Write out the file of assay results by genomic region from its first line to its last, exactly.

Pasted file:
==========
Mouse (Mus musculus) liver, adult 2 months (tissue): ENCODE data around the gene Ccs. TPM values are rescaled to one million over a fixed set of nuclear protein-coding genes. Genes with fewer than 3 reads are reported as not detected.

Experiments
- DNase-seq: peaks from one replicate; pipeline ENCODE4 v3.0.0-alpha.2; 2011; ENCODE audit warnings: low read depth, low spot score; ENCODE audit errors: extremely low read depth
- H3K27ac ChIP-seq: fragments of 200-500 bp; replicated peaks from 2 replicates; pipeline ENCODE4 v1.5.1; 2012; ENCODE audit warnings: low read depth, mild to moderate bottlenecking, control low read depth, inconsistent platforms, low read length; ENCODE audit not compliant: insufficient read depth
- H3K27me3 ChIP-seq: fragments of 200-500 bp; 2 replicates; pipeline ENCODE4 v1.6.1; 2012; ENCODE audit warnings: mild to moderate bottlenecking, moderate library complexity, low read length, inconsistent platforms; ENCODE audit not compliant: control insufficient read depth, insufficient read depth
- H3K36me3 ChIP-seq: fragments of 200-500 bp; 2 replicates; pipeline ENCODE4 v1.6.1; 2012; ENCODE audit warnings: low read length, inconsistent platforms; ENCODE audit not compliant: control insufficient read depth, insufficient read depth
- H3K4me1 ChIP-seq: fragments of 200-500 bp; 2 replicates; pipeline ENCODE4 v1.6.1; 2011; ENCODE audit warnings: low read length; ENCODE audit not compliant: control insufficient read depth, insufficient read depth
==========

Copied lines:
Mouse (Mus musculus) liver, adult 2 months (tissue): ENCODE data around the gene Ccs. TPM values are rescaled to one million over a fixed set of nuclear protein-coding genes. Genes with fewer than 3 reads are reported as not detected.

Experiments
- DNase-seq: peaks from one replicate; pipeline ENCODE4 v3.0.0-alpha.2; 2011; ENCODE audit warnings: low read depth, low spot score; ENCODE audit errors: extremely low read depth
- H3K27ac ChIP-seq: fragments of 200-500 bp; replicated peaks from 2 replicates; pipeline ENCODE4 v1.5.1; 2012; ENCODE audit warnings: low read depth, mild to moderate bottlenecking, control low read depth, inconsistent platforms, low read length; ENCODE audit not compliant: insufficient read depth
- H3K27me3 ChIP-seq: fragments of 200-500 bp; 2 replicates; pipeline ENCODE4 v1.6.1; 2012; ENCODE audit warnings: mild to moderate bottlenecking, moderate library complexity, low read length, inconsistent platforms; ENCODE audit not compliant: control insufficient read depth, insufficient read depth
- H3K36me3 ChIP-seq: fragments of 200-500 bp; 2 replicates; pipeline ENCODE4 v1.6.1; 2012; ENCODE audit warnings: low read length, inconsistent platforms; ENCODE audit not compliant: control insufficient read depth, insufficient read depth
- H3K4me1 ChIP-seq: fragments of 200-500 bp; 2 replicates; pipeline ENCODE4 v1.6.1; 2011; ENCODE audit warnings: low read length; ENCODE audit not compliant: control insufficient read depth, insufficient read depth